The Baltimore Sun is no longer the dead-tree-pulp newspaper that lands in my front yard each morning. Thus, logically enough, there has been a sharp decline in the number of Sun stories that show up here on GetReligion.
Also, the newspaper's website features a numbing array of intrusive auto-cue forms of advertising, so sane readers would only go there when there are no other options. However, my many Charm City-area friends still let me know, from time to time, when something interesting shows up.
In this case, the Sun recently offered an in-depth profile of Alicia White, the only female officer charged in the death of Freddie Gray, the infamous case that still hangs over life in Baltimore like smoke from burning urban neighborhoods. This was a big story for one simple reason, as stated in the headline: "Baltimore Police Officer Alicia White, charged in Freddie Gray case, becomes the first to speak out."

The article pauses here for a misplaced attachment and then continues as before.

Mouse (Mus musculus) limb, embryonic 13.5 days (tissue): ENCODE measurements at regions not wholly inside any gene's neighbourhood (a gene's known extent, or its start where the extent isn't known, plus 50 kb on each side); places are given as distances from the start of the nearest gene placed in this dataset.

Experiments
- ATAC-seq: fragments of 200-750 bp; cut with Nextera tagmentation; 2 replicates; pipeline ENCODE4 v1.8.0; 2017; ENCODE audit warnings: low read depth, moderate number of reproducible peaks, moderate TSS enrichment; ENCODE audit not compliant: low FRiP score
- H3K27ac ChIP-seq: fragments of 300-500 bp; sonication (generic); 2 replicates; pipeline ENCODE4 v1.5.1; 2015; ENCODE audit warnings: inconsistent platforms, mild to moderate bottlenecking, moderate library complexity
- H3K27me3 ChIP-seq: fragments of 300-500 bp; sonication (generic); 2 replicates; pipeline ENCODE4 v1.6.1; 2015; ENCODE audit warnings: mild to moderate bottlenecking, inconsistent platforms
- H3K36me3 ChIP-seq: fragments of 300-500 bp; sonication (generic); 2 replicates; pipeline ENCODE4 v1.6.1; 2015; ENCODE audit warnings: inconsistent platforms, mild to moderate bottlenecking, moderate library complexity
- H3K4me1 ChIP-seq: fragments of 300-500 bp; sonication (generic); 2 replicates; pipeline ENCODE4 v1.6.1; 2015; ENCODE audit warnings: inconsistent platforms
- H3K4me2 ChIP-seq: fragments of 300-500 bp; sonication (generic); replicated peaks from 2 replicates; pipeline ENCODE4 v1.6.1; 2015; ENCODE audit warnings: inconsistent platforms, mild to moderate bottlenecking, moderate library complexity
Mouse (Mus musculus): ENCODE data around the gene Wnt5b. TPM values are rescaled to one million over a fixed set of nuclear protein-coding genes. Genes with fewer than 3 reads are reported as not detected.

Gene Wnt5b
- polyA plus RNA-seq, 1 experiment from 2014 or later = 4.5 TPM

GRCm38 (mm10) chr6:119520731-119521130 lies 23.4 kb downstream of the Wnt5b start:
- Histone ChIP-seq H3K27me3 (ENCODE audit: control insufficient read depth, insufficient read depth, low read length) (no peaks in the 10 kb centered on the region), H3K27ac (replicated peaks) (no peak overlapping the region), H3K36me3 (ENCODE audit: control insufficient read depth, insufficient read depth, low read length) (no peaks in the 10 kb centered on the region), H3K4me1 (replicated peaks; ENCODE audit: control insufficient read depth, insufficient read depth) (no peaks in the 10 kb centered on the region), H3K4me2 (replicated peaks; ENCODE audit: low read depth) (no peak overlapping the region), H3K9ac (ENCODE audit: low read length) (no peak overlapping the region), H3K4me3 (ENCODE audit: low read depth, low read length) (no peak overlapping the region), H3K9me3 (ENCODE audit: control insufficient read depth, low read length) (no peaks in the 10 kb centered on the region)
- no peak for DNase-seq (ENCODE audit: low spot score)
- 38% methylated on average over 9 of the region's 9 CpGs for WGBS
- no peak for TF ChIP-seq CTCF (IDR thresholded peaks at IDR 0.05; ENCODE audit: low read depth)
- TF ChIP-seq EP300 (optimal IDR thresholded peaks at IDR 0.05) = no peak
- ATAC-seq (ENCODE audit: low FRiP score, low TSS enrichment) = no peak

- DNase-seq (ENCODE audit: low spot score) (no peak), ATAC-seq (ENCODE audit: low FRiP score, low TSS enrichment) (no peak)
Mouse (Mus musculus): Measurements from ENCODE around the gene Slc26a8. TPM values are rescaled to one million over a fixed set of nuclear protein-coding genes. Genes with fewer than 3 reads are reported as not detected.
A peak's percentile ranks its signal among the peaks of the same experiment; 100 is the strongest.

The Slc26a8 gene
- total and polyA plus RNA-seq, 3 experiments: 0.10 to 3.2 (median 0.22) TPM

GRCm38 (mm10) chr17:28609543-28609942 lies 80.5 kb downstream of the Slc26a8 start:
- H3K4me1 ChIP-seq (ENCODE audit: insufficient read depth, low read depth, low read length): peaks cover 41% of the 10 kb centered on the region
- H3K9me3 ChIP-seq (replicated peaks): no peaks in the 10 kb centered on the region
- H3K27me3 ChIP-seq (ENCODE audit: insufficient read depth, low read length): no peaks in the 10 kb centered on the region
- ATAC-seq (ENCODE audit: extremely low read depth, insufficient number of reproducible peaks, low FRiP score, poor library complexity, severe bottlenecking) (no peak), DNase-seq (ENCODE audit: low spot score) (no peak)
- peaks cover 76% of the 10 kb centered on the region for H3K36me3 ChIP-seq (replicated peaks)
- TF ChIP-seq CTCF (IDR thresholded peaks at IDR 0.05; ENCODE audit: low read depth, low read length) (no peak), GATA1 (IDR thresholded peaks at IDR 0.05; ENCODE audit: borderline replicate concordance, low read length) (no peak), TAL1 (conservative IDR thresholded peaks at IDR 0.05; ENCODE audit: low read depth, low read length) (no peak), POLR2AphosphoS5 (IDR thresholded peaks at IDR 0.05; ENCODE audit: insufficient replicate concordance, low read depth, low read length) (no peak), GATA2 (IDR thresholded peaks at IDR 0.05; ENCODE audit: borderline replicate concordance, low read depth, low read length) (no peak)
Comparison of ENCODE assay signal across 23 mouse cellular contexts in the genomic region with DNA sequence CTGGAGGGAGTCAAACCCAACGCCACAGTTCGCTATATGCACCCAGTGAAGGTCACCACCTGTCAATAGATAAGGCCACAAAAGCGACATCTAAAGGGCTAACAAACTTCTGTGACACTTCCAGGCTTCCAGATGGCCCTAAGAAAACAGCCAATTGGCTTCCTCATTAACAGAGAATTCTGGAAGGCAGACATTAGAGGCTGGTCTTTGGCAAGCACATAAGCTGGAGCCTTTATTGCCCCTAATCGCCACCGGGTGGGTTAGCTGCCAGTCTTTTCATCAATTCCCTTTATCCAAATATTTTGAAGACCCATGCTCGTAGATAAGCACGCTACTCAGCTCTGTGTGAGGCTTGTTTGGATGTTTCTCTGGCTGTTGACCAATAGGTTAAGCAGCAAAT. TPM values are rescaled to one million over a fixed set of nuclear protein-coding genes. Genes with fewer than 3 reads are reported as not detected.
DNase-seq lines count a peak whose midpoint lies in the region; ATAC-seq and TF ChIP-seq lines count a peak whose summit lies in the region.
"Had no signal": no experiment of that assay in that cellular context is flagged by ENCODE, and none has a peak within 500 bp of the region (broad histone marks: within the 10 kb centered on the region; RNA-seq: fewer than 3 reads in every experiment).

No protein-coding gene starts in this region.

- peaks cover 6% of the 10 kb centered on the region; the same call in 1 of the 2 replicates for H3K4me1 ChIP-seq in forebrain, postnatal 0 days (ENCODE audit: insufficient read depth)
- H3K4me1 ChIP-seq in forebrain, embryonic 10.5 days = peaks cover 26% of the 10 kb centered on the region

The surprise in this story is that it truly explores the human side of this woman, as well as the legal and political angles of the story. As is often the case among public servants in Baltimore's African-American community, that led the reporters into spiritual territory.
Right from the get-go, the story stresses that this case has had painful consequences for White as a person and as an officer.
For the past 18 months, her co-defendants either went to trial or were called to the stand to testify while she awaited her own trial. Out of public view, White spent much of the time grappling with crippling anxiety, and at one point was rushed to a hospital. The stress led her and her fiance to call off their engagement, and she spent months unemployed. Then, in July, all charges were dropped.
In addition to the interview material from White, it's clear that the Sun team did extensive background work in the community, digging into her life and work. That's where her educational background and church ties show up.
In other words, her Christian faith was and is part of her identity and, in the past, it affected her actions. Thus, it's part of the story.